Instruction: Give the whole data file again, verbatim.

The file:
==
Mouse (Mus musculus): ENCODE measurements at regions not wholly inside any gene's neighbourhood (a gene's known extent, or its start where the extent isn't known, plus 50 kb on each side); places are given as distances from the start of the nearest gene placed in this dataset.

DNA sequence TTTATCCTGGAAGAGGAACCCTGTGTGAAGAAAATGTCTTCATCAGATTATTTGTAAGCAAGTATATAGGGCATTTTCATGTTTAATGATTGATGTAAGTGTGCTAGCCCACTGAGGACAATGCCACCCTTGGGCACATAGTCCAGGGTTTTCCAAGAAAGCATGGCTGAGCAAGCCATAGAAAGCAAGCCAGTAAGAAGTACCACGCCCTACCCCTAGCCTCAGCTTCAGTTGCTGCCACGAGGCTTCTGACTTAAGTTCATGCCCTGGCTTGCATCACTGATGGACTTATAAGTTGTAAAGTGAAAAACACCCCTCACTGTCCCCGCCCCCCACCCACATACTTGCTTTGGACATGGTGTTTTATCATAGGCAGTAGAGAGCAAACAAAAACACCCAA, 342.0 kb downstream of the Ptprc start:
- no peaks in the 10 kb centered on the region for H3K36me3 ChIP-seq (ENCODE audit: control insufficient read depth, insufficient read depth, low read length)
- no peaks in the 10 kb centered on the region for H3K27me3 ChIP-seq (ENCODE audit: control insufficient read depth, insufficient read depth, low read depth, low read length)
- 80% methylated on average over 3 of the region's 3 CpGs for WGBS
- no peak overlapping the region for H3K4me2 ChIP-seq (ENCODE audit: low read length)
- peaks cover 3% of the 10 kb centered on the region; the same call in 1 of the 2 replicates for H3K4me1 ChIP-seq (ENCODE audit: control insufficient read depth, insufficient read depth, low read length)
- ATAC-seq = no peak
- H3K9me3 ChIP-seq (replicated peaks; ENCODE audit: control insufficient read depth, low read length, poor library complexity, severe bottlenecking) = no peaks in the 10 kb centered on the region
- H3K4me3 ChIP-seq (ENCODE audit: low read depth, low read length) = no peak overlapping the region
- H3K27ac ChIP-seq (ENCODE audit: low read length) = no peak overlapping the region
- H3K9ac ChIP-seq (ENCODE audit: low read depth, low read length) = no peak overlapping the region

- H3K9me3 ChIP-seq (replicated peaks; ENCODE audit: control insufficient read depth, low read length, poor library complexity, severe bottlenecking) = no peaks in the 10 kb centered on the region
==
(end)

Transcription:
Mouse (Mus musculus): ENCODE measurements at regions not wholly inside any gene's neighbourhood (a gene's known extent, or its start where the extent isn't known, plus 50 kb on each side); places are given as distances from the start of the nearest gene placed in this dataset.

DNA sequence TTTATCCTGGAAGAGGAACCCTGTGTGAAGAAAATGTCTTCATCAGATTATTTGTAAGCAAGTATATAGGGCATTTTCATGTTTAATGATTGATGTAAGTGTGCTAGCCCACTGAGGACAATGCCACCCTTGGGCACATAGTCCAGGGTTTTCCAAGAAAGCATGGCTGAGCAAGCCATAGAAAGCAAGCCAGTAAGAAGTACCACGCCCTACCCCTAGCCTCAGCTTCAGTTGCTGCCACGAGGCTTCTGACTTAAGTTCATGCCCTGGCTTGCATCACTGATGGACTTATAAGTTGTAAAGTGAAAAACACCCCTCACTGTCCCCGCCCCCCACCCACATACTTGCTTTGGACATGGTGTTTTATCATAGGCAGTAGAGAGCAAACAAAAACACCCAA, 342.0 kb downstream of the Ptprc start:
- no peaks in the 10 kb centered on the region for H3K36me3 ChIP-seq (ENCODE audit: control insufficient read depth, insufficient read depth, low read length)
- no peaks in the 10 kb centered on the region for H3K27me3 ChIP-seq (ENCODE audit: control insufficient read depth, insufficient read depth, low read depth, low read length)
- 80% methylated on average over 3 of the region's 3 CpGs for WGBS
- no peak overlapping the region for H3K4me2 ChIP-seq (ENCODE audit: low read length)
- peaks cover 3% of the 10 kb centered on the region; the same call in 1 of the 2 replicates for H3K4me1 ChIP-seq (ENCODE audit: control insufficient read depth, insufficient read depth, low read length)
- ATAC-seq = no peak
- H3K9me3 ChIP-seq (replicated peaks; ENCODE audit: control insufficient read depth, low read length, poor library complexity, severe bottlenecking) = no peaks in the 10 kb centered on the region
- H3K4me3 ChIP-seq (ENCODE audit: low read depth, low read length) = no peak overlapping the region
- H3K27ac ChIP-seq (ENCODE audit: low read length) = no peak overlapping the region
- H3K9ac ChIP-seq (ENCODE audit: low read depth, low read length) = no peak overlapping the region

- H3K9me3 ChIP-seq (replicated peaks; ENCODE audit: control insufficient read depth, low read length, poor library complexity, severe bottlenecking) = no peaks in the 10 kb centered on the region